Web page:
Such a reinforcement of national jurisdiction depends upon assistance from the Prosecutor’s office in encouraging national proceedings when possible by providing information, working with officials and experts from the countries in question, and acting as a catalyst for action with NGOs and other actors. This is often referred to as “positive complementarity.” However, because mass crimes usually occur in countries with little or no domestic capacity to investigate and prosecute, often such a capacity must first be built. It then requires assistance from states and civil society to implement legal reform, capacity-building and infrastructure investment. Such a capacity-building should be understood broadly as including national proceedings based on universal jurisdiction and ad hoc internationalized or hybrid regional tribunals.

4. ICC-AU bridge building
Intermediary institutional structures should be established to increase ICC–AU cooperation. These could take the following forms:

ICC chambers in Africa. The ICC could, for example, negotiate access to the ICTR (Tanzania), the Special Court for Sierra Leone or the Extraordinary African Chambers (Senegal). Regional venues, one in eastern Africa and at least one in western Africa, could provide the advantages of in situ trials (reducing the ICC’s “foreign” image and providing greater access to evidence, victims and witnesses) without the risks.

An ICC liaison office at the African Union, such as the ICC has at the UN. This simple measure, supported by African civil society, would streamline relations between the two organizations. However, for the moment the AU has rejected this specific proposal.

An AU–ICC cooperation agreement, such as the one the ICC has already signed with the UN and EU. An agreement project was finalized in 2005 but the deterioration in relations has not allowed it to advance.

A mixed chamber of African and international judges in the African Court of Justice and Human and Peoples’ Rights (ACJHPR). It is important to show that the West is open to projects which go beyond the “national jurisdiction vs. ICC” binary. However, the Malabo Protocol is not acceptable, primarily because it attempts to establish an African Criminal Court consecrating the immunity of the entire ruling class. It is preferable to focus on regional initiatives such as the Extraordinary African Chambers, while acknowledging that the success of one case—Chad’s ex-ruler Hissène Habré was condemned to life imprisonment on May 30 2016 after an exemplary trial— depended heavily on Senegal’s political will and may not be easily reproduced elsewhere.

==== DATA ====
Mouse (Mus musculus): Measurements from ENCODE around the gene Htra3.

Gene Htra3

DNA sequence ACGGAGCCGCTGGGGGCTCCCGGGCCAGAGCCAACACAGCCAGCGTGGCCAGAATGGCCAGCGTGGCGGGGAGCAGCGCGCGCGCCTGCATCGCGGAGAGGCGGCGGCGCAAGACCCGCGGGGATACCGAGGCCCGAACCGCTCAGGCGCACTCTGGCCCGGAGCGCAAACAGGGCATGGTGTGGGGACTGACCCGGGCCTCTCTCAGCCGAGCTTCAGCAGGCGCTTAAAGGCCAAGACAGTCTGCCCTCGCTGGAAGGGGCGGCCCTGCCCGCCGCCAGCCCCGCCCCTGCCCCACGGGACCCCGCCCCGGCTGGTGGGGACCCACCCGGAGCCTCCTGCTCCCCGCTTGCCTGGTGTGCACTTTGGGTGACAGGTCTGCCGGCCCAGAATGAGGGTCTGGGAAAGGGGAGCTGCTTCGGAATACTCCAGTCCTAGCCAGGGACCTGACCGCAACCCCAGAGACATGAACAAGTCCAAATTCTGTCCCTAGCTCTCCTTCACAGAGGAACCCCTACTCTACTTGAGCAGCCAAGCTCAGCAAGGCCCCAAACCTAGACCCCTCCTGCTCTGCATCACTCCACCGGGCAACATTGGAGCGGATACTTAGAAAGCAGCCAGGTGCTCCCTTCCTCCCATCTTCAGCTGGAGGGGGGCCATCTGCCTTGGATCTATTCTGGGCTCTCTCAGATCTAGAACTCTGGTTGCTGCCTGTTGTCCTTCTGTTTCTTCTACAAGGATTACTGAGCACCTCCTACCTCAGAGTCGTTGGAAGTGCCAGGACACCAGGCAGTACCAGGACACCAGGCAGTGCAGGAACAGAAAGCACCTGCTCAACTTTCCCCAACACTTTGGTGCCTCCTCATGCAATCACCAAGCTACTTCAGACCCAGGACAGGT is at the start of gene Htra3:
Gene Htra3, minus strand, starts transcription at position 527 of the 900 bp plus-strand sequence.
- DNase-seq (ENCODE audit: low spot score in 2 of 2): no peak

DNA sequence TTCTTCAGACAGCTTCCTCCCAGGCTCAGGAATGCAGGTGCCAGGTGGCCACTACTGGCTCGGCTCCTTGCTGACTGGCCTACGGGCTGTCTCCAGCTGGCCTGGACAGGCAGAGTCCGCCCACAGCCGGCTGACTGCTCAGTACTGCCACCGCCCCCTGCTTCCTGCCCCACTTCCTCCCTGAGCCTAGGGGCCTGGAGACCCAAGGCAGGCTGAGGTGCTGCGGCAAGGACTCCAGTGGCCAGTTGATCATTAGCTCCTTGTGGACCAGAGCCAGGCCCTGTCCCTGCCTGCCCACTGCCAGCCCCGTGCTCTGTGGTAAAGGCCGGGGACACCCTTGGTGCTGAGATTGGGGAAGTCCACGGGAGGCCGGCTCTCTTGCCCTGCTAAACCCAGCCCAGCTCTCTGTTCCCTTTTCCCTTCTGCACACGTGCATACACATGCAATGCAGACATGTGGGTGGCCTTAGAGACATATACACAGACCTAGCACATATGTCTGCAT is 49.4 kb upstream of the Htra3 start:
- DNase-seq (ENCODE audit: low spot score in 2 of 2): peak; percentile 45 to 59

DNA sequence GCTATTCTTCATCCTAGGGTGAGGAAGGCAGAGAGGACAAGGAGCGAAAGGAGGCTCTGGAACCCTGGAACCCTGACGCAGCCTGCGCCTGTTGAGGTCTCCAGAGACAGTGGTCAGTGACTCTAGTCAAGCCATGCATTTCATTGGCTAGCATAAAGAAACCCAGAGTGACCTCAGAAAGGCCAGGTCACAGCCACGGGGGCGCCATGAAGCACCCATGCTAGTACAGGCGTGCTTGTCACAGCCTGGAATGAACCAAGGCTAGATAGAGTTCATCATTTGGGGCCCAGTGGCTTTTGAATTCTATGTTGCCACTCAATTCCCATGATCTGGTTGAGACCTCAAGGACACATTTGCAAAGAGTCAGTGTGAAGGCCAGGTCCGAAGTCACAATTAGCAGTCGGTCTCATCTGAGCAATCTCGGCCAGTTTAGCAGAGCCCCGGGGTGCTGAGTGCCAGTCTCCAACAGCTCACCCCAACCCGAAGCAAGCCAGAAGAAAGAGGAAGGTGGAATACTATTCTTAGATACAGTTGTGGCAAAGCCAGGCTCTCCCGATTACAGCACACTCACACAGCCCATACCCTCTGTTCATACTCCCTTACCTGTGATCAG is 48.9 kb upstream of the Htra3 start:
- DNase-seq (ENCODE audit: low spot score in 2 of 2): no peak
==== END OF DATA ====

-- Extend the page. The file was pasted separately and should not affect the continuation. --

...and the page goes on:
5. State parties and civil society
Finally, any strategy should rely on two pillars. The first pillar involves the ICC’s constituents: African states parties who support—or at least do not oppose—the Court. They should be encouraged to be more vocal at AU meetings and to exercise greater influence over the AU agenda, which has been dominated by a few opponents and non-states parties. At the same time, it should also be made clear that the relevant forum for discussion of the issue is not the AU, where more than a third of states are non-parties, but the Assembly of States Parties, which contains all and only states that have ratified the ICC Statute.

As for the second pillar: any strategy to defend the ICC should also draw on African civil society (NGOs, think-tanks, leading public figures). Important African voices should be encouraged to defend the ICC in the public debate, as Kofi Annan has done in recent months. The organization of an international conference on “Africa and international criminal justice” (broadly understood, so as not to restrict the subject to the ICC) by an African think-tank and/or a key ICC-friendly African state, such as Botswana or Senegal, could only help.

Each of these recommendation is additive. None of them alone will suffice. That said, a combination of some of them might enable the Court to steer through the rough waters ahead and deliver on its promise of justice in Africa and other corners of the globe.

The views expressed in this article are the author’s own and do not represent those of any institution to which he is or was affiliated.



[Image: Courtroom where former Ivory Coast president Laurent Gbagbo awaits the start of trial at the new premises of the International Criminal Court in The Hague, Netherlands. – AP Photo/Peter Dejong]